Students are not alone in needing to develop feedback literacies, but they can feel alone if teaching is something that is done to them by educators. This paper will explore how thinking about connections and relationality leads us towards new ways of thinking about how students and teachers’ experiences can be interconnected, both with one another, and with a wider context. Sharing our own experiences as academics developing feedback literacies can be powerful. Normalising failures, expressing vulnerability, and being open about our continued engagement in learning processes can be transformative for both student and teacher, meaning that teaching and learning become entangled and that teacher and learner become co-learners. During this paper, I will explore theory to discuss how pedagogy can become a matter of relations and lead us towards a ‘pedagogy of response-ability’ (Bozalek et al. 2018) where we can share learning and teaching in new ways. I will also draw upon recent research (Gravett et al. 2019) to disrupt the binary between learning and teacher, and I will explore practical strategies for how we might enact relational pedagogies in the classroom, using storytelling, feedback exemplars and artefacts. Ultimately, I will consider how we can experiment with new ways of thinking about feedback literacies, leading us to new ways of thinking about relationships in learning and teaching.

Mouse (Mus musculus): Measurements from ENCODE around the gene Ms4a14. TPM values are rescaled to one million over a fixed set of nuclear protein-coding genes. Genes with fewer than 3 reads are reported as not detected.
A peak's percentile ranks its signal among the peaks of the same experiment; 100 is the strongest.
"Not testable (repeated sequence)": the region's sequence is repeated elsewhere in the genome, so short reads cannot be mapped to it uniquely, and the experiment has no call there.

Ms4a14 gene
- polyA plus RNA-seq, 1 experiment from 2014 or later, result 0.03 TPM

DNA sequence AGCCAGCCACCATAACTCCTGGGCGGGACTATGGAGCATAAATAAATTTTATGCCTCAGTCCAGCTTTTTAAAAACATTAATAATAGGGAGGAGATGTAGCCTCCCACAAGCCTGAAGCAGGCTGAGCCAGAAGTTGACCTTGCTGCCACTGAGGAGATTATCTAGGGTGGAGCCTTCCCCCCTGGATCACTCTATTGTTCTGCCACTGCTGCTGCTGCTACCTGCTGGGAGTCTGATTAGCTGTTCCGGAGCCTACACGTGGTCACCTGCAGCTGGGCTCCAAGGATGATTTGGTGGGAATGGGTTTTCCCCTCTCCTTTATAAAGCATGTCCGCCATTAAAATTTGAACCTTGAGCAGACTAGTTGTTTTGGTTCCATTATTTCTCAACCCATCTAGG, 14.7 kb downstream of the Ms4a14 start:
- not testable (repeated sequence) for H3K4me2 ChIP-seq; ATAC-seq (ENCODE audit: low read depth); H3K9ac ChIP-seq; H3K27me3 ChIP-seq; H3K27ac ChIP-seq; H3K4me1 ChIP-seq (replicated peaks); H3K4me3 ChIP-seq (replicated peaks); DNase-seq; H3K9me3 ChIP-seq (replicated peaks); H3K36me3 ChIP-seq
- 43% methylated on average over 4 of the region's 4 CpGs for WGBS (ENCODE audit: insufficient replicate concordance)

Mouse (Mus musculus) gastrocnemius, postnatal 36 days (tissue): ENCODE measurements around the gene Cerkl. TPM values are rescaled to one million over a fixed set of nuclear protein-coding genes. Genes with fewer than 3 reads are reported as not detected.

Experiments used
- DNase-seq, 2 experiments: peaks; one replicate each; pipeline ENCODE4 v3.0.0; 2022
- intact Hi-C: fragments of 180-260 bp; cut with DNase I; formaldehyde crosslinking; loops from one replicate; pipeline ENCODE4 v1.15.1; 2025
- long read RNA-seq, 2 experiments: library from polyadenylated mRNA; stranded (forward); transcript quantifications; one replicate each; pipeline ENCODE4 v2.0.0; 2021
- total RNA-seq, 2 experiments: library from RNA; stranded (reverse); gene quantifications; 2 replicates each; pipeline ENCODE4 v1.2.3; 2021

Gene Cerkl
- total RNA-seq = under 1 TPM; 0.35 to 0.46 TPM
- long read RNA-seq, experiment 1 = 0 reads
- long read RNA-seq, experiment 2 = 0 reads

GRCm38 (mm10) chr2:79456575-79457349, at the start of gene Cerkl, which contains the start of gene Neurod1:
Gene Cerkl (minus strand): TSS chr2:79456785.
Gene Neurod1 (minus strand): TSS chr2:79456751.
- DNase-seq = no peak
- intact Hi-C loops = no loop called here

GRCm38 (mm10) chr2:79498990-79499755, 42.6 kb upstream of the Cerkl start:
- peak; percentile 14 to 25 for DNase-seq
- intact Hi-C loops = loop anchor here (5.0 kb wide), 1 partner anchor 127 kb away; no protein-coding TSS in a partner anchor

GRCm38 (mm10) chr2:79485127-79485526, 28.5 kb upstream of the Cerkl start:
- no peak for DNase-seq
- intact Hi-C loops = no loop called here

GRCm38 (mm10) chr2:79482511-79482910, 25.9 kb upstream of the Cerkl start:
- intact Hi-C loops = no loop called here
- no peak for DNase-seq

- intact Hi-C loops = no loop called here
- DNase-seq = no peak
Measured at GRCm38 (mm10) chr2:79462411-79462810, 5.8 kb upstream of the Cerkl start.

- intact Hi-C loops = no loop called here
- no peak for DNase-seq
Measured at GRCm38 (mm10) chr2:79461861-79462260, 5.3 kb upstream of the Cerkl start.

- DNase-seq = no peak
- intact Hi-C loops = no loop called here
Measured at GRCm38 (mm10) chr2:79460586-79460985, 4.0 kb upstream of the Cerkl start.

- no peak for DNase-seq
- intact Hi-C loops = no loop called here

Bozalek, V., Bayat, A., Gachago, D., Motala, S. and Mitchell, V. (2018). ‘A pedagogy of response-ability’. In Bozaelk, V., Braidotti, R., Shefer, T. and Zembylas, M. Socially just pedagogies: Posthumanist, feminist and materialist perspectives in higher education, pp. 81-97. London: Bloomsbury.
Gravett, K. Kinchin, I. M., Winstone, N. E., Balloo, K., Heron, M., Hosein, A., Lygo-Baker, S. and Medland, E. (2020). The development of academics’ feedback literacy: Experiences of learning from critical feedback via scholarly peer review. Assessment & Evaluation in Higher Education, 45 (5), 651-665.